Advanced Research on Oral Cancer and Dental Implants

A special issue of Dentistry Journal (ISSN 2304-6767).

Deadline for manuscript submissions: 20 September 2024 | Viewed by 5769

Special Issue Editors


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Guest Editor
1. Education and Research Director, ICE Postgraduate Dental Institute and Hospital, Salford M50 3XZ, UK
2. School of Health and Society, University of Salford, Salford M5 4WT, UK
3. Department of Health and Medicine, Lancaster Medical School, University of Lancaster, Lancaster LA1 4YW, UK
Interests: oral medicine; oral cancer; dental implants; digital dentistry; diabetes mellitus; salivary molecules; biomaterials; translational research

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Guest Editor
Department of Radiography, School of Health and Society, University of Salford, Salford M5 4WT, UK
Interests: observer performance studies; receiver operating characteristic analysis; medical imaging

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Guest Editor
1. Director, ICE Postgraduate Dental Institute and Hospital, Salford M50 3XZ, UK
2. School of Health and Society, University of Salford, Salford M5 4WT, UK
Interests: dental implants; sinus lifting; zygomatic implants; bone regeneration; full mouth rehabilitation; reconstructive jaw surgery

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Guest Editor
1. MBE, Director, ICE Postgraduate Dental Institute and Hospital, Salford M50 3XZ, UK
2. School of Health and Society, University of Salford, Salford M5 4WT, UK
Interests: human factors; dental implants; bone regeneration; sinus lifting; digital dentistry; oral and maxillofacial surgery

Special Issue Information

Dear Colleagues,

Oral cancer is the eighth most frequent cancer worldwide, with a 5% survival rate of 50%, and oral cancer is sometimes in advanced stages at the time of diagnosis. Oral squamous cell carcinoma accounts for 90% of oral cavity cancers. It is an invasive cancer, and it can spread to other parts of body. The gold standard methods for diagnosing oral cancer are also invasive, costly, time consuming, and technique-sensitive.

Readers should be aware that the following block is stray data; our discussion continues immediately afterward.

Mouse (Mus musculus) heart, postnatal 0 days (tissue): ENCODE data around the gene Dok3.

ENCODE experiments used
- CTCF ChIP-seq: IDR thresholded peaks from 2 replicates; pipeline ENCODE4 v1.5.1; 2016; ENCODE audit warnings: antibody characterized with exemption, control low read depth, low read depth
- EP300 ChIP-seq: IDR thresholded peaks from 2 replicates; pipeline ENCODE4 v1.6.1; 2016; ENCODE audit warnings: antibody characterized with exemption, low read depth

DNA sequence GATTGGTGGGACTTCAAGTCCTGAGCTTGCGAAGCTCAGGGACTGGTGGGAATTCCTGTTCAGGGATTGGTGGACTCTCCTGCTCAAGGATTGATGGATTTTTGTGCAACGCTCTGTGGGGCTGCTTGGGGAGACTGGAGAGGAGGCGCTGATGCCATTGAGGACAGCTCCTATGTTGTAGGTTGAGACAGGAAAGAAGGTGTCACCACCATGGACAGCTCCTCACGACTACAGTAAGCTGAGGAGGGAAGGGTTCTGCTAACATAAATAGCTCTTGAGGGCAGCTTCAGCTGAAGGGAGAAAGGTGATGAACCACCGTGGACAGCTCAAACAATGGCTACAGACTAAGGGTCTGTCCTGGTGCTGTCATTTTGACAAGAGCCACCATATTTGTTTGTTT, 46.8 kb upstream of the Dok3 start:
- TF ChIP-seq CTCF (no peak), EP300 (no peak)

Dental implants are known to be the optimal treatment option for partially or fully edentulous patients. There are several risk factors associated with dental implant failure that may lead to early implant loss and that may decrease the quality of life of the patient. Therefore, it is important to understand the optimization of the procedures and how to improve the survival of dental implants and their placement. New knowledge on how to support oral cancer patients and the role of implant dentistry is still needed to develop an evidence-based approach to overcome the challenges of robust knowledge in implant dentistry.

Advances in oral cancer research are required to provide new information about non-invasive screening and diagnostic methods, cellular processes and molecular biology, chemical pathways, and the pathogenesis of cancer for the identification of biological markers and molecular-targeted therapies. Along with the evaluation of the survival of dental implants in patients who are affected by oral cancer, the timing of implant placement and anatomy site as well as the treatment dosage that are relevant to understanding implant effectiveness.

This Special Issue invites research and studies on oral cancer and implant dentistry, especially those paying particular attention to translational research and clinical trials as well as high-quality review papers that will lead to an improved understanding of oral cancer and implant dentistry as well as novel methods and techniques for the prevention, diagnosis, treatment, and improved prognosis of patients.

Dr. Rabia Sannam Khan
Dr. John D. Thompson
Prof. Dr. Cemal Ucer
Prof. Dr. Simon Wright
Guest Editors

Manuscript Submission Information

Manuscripts should be submitted online at www.mdpi.com by registering and logging in to this website. Once you are registered, click here to go to the submission form. Manuscripts can be submitted until the deadline. All submissions that pass pre-check are peer-reviewed. Accepted papers will be published continuously in the journal (as soon as accepted) and will be listed together on the special issue website. Research articles, review articles as well as short communications are invited. For planned papers, a title and short abstract (about 100 words) can be sent to the Editorial Office for announcement on this website.

Submitted manuscripts should not have been published previously, nor be under consideration for publication elsewhere (except conference proceedings papers). All manuscripts are thoroughly refereed through a single-blind peer-review process. A guide for authors and other relevant information for submission of manuscripts is available on the Instructions for Authors page. Dentistry Journal is an international peer-reviewed open access monthly journal published by MDPI.

Please visit the Instructions for Authors page before submitting a manuscript. The Article Processing Charge (APC) for publication in this open access journal is 2000 CHF (Swiss Francs). Submitted papers should be well formatted and use good English. Authors may use MDPI's English editing service prior to publication or during author revisions.

Keywords

  • head and neck cancer
  • oral squamous cell carcinoma
  • dental implants